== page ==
Originally posted on https://www.inzata.com/where-to-get-free-public-data-sets-for-data-analytics/
Many data companies believe that they have to create their own datasets in order to see the benefits of data analytics, but this is far from the truth. There are hundreds of thousands of free datasets on the internet that anyone can access completely free. These datasets can be useful for anyone who is looking to learn how to analyze data, create data visualizations, or just improve their data literacy skills.
In 2015, the United States Government pledged to make all government data available for free online. Data.gov allows you to search over 200 thousand datasets from a variety of sources and pertaining to many different topics. They offer datasets about Agriculture, Finances, Public Safety, Education, The Environment, Energy, and many other topics that span over a wide range of subjects.
With Google Trends, users are able to find search term data on any topic in the world. You can check how often people google your company, and you can even download the datasets for analysis in another program. Google offers a wide variety of filters, allowing you to narrow down your search by location, time ranges, categories, or even specific search types (ex. Image or video results).
Amazon offers just over 100 datasets for public use, covering a wide range of topics, such as an encyclopedia of DNA elements, Satellite data, and Trip data from Taxis and Limousines in New York City. Amazon also includes “usage examples” where they provide links to work that other organizations and groups have done with the data.
Just like the United States, The United Kingdom posts all of their data for public use free of charge. This is also the case with lots of other countries such as Singapore, Australia, and India. With so many countries offering their data to the public, it shouldn’t be hard to find a good data set to experiment with.
The Pew Research Center’s mission is to collect and analyze data from all over the world. They cover all sorts of topics like journalism, religion, politics, the economy, online privacy, social media, and demographic trends. They are nonprofit, nonpartisan and nonadvocacy. While they do their own work with the data they collect, they also offer it to the public for further analysis. To gain access to the data, all you need to do is register for a free account, and credit Pew Research Center as the source for the data.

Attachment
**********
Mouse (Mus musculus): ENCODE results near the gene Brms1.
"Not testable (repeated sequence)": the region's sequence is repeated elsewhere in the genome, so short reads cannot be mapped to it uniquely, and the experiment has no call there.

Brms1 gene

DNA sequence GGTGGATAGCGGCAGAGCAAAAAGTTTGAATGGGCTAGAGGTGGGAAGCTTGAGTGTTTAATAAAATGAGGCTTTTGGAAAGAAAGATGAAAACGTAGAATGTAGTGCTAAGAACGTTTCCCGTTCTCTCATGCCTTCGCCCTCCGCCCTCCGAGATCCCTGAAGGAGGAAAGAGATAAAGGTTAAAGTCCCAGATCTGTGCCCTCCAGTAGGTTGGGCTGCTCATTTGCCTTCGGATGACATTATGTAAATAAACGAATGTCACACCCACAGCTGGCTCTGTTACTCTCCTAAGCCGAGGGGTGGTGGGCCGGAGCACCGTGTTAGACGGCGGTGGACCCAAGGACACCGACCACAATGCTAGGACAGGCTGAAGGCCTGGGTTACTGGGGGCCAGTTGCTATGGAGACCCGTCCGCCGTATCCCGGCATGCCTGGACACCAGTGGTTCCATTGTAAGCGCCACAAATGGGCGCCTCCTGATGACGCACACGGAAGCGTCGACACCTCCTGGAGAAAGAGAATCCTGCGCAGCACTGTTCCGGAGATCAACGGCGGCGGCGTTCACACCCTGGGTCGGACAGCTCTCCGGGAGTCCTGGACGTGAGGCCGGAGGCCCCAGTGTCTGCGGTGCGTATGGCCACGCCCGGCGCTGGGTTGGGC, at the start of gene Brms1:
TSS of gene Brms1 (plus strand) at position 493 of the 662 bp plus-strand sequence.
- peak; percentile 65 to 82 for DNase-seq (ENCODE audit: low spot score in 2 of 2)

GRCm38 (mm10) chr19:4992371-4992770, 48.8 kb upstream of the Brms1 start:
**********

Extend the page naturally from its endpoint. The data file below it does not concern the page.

Some members of r/datasets on Reddit have released a dataset of all comments on the site dating back to 2005. The datasets are categorized by year and are available to download for free by anyone and it could be a fun project to analyze the data and see what could be discovered about reddit commenters.
Another great source for datasets is Earthdata, which is a part of NASA’s Earth Science Data Systems Program. Its purpose is to process and record Earth Science data from Aircraft, Satellites, and field measurements.
UNICEF’s data page is a great source for data sets that relate to nutrition, development, education, diseases, gender equality, immunization and other issues relating to women and children. They have about 40 datasets open to the public.
The National Climatic Data Center is the largest archive of environmental data in the world. Here you can find an archive of weather and climate data sets from all around the United States. The National Climatic Data Center also has meteorological, geophysical, atmospheric, and oceanic data sets.